© ADB/Eric Sales
Work has begun on a rapid transit system connecting Delhi to Meerut in Uttar Pradesh, India.
The UN on Wednesday called for a “sustainable industrial transformation” to close the widening development gap between countries, meet ambitious climate targets, and reach the 2030 Sustainable Development Goals, or SDGs.
Amid growing food and energy crises stoked by Russia’s full-scale invasion of Ukraine, an uncertain global economic outlook, and the escalating impacts of climate change, the 2023 Financing for Sustainable Development Report: Financing Sustainable Transformations, says that “urgent, massive investment” is needed to accelerate positive transformation of the electricity supply industry, farming, transportation and construction.
There are signs of sustainable growth that could benefit all countries, and create a realistic platform to reach the SDGs, the report suggests, such as the extraordinary expansion in internet use, with over 38,000 new users getting online each hour.
Falling further behind
“Without the means to invest in sustainable development and transform their energy and food systems, developing countries are falling even further behind,” UN Secretary-General António Guterres said in the foreword to the report.
“A two-track world of haves and have-nots holds clear and obvious dangers for every country. We urgently need to rebuild global cooperation and find the solutions to our current crises in multilateral action.”
Some of the necessary changes are already taking place, the report highlights. The energy crisis caused by the war in Ukraine has spurred investment in global energy transition, which skyrocketed in 2022 to a record $1.1 trillion.
Meanwhile, energy transition investments in 2022, were greater than those in the fossil fuel sector, for the first time ever, but these are almost all in China and developed countries, the report states.
No money left
Most developing countries do not have the resources for investment, unlike their developed counterparts, the report lays bare.
Climate change, the war in Ukraine, the COVID-19 pandemic, and debt payments up to two times higher than in 2019, have combined to put massive fiscal pressures on most developing countries, limiting the ability to fund transformation.
Using post-pandemic spending as a comparison, in developed countries the average was $12,200 per capita – 30 times higher than for developing countries (that’s $410), and 610 times higher than for least developed countries (just $20).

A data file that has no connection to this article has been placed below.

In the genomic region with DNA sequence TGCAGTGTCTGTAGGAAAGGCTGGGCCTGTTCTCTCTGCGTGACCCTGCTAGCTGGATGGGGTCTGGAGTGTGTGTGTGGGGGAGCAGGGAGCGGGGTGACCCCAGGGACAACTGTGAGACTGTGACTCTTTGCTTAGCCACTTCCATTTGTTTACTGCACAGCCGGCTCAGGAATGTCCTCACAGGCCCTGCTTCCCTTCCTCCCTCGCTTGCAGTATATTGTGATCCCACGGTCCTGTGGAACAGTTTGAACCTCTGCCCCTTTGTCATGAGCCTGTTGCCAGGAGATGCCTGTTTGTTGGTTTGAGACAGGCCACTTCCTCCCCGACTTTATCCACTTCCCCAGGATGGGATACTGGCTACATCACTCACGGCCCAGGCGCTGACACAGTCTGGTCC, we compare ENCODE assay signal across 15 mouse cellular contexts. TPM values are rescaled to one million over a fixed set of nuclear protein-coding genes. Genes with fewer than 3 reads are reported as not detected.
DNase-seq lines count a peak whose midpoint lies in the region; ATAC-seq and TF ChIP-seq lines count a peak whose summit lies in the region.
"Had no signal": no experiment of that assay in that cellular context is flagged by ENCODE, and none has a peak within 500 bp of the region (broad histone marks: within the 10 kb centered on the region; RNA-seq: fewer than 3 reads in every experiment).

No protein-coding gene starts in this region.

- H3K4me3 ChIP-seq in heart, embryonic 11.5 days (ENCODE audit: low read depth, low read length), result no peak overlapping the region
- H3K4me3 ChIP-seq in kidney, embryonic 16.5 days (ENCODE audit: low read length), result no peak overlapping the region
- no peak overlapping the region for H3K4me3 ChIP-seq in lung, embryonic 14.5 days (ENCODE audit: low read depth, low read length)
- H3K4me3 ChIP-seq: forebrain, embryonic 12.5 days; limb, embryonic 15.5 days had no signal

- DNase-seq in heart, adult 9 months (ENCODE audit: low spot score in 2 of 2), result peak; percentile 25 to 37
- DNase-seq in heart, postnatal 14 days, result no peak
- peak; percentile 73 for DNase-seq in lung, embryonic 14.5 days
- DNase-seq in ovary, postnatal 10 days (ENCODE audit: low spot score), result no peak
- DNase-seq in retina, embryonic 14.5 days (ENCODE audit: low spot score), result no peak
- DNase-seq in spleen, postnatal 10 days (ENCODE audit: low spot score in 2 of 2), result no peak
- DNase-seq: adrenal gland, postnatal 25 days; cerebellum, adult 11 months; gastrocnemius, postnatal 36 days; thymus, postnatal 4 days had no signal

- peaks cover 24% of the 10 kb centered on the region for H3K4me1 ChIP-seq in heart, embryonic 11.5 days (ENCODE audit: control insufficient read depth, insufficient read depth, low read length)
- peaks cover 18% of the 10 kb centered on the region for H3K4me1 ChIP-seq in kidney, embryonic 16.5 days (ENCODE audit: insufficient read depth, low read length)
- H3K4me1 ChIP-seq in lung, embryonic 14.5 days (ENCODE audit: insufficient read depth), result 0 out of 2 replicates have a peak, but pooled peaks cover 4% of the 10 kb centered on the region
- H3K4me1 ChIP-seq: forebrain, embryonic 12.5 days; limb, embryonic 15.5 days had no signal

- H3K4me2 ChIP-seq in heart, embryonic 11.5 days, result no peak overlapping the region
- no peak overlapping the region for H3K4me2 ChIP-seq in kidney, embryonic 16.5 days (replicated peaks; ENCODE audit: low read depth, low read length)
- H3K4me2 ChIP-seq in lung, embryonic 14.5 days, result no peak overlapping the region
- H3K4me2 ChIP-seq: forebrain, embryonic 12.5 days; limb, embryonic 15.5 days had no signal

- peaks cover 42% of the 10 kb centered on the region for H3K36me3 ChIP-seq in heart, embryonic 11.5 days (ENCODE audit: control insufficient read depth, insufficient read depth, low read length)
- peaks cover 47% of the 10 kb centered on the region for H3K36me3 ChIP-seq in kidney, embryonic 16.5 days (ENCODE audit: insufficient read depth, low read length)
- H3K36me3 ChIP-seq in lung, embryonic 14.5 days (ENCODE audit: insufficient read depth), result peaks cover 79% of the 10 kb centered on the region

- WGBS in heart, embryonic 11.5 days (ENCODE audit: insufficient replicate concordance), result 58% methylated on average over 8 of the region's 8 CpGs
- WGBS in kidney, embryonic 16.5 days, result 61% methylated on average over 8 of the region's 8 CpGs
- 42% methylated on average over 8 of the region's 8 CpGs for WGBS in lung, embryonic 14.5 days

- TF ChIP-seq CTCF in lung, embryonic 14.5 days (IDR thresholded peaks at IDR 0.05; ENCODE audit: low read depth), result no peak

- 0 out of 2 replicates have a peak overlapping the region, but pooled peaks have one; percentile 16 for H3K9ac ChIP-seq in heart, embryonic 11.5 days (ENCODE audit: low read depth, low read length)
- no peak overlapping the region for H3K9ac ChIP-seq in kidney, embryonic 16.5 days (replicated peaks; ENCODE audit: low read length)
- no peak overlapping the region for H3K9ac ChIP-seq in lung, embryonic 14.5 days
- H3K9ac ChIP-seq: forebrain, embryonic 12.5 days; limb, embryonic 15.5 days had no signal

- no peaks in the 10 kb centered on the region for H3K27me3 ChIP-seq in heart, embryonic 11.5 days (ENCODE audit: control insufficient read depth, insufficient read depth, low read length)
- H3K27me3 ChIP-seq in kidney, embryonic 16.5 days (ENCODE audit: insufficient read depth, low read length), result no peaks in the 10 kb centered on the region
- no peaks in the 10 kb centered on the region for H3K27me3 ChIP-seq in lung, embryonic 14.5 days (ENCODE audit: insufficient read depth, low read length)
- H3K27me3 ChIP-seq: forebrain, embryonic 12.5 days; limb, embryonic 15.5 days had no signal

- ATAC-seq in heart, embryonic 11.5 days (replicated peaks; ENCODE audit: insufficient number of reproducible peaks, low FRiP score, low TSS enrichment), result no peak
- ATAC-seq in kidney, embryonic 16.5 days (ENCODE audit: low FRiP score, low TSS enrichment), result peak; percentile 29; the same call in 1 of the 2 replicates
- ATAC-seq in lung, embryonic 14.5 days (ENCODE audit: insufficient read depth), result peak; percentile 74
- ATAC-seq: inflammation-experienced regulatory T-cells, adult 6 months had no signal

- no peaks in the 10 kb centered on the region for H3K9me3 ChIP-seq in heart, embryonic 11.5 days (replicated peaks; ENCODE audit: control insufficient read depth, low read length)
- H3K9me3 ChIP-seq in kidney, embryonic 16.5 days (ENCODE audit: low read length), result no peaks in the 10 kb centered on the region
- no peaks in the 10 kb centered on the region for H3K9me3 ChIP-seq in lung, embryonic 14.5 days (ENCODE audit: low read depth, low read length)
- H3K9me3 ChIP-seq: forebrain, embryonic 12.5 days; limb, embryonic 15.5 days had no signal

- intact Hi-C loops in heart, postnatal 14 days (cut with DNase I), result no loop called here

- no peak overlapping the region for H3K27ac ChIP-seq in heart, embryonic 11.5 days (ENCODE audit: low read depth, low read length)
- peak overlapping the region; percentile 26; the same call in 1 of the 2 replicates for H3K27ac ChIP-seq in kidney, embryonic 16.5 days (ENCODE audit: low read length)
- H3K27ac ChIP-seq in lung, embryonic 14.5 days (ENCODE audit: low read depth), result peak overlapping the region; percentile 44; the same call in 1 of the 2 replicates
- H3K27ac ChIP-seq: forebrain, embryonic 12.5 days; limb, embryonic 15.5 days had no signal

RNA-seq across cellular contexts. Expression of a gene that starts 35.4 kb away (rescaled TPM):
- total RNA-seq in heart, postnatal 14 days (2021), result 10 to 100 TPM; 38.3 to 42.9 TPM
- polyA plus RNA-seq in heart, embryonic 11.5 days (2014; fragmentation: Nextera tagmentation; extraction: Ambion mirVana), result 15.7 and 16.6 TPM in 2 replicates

‘We know what to do’: Deputy UN chief
“Without delivering a reformed international financial system while scaling up investments in the SDGs, we will not deliver on our shared commitment to the 2030 Agenda for Sustainable Development,” said United Nations Deputy Secretary-General Amina Mohammed.
“The good news is that we know what to do and how to do it. From launching critical transformations in energy, food and education to ushering in a new green industrial and digital age—we all must quicken the pace and leave no one behind.”
Where industrialization has traditionally been the growth engine in economic development, the report calls for a “new generation of sustainable industrial policies”, underpinned by integrated national planning, to scale up investments and lay a foundation for the future.
38,000+ people an hour going online
There are many opportunities for inclusive growth in the agroindustry, green energy, and manufacturing sectors, the report suggests.
The recent rapid uptake in technology points to the possibilities for an equally rapid transition to sustainable industrialization and growth.
For example, between 2021 and 2022, 338 million more people used the Internet regularly, an increase of approximately 38,600 additional people every hour.
However, manufacturing capacity remains uneven, the data warns. In least developed countries in Africa, manufacturing value added – instead of doubling as the SDG timetable requires – fell from around 10 per cent of GDP (gross domestic product) in 2000 to 9 per cent in 2021.
It will take targeted policies from governments to build the domestic productive capabilities to achieve low-carbon transitions in order to slow climate change to the necessary pace, create decent jobs, and boost economic growth – all while ensuring gender equality – which is essential for productivity.
© UNICEF/Karin Schermbrucker
Women learn how to farm their land in Chipata, Zambia.
Prescription for sustainability
The 2023 Financing for Sustainable Development Report calls for a combination of strengthening tax systems, enabling more private investment, and scaling up of international public investment and development cooperation.
Changes to the international financial architecture are also essential to raise sufficient resources, and escape the shackles of unaffordable debt repayment.
As international institutions work to adapt to the rapidly evolving needs of countries, the report warns that if reforms are piecemeal, incomplete, or fail to take the SDGs into account, sustainable development will be unachievable.
‘We have the solutions’
“We have the solutions to avoid a lasting sustainable development divide, and prevent a lost decade for development,” said Li Junhua, head of the UN’s Department of Economic and Social Affairs (DESA), which led the production of the inter-agency report.
“We must find the political will to overcome the rising political tensions, splintering of inter-country alliances, and worrying trends towards nationalism and seize the moment now, to urgently invest in our common future.”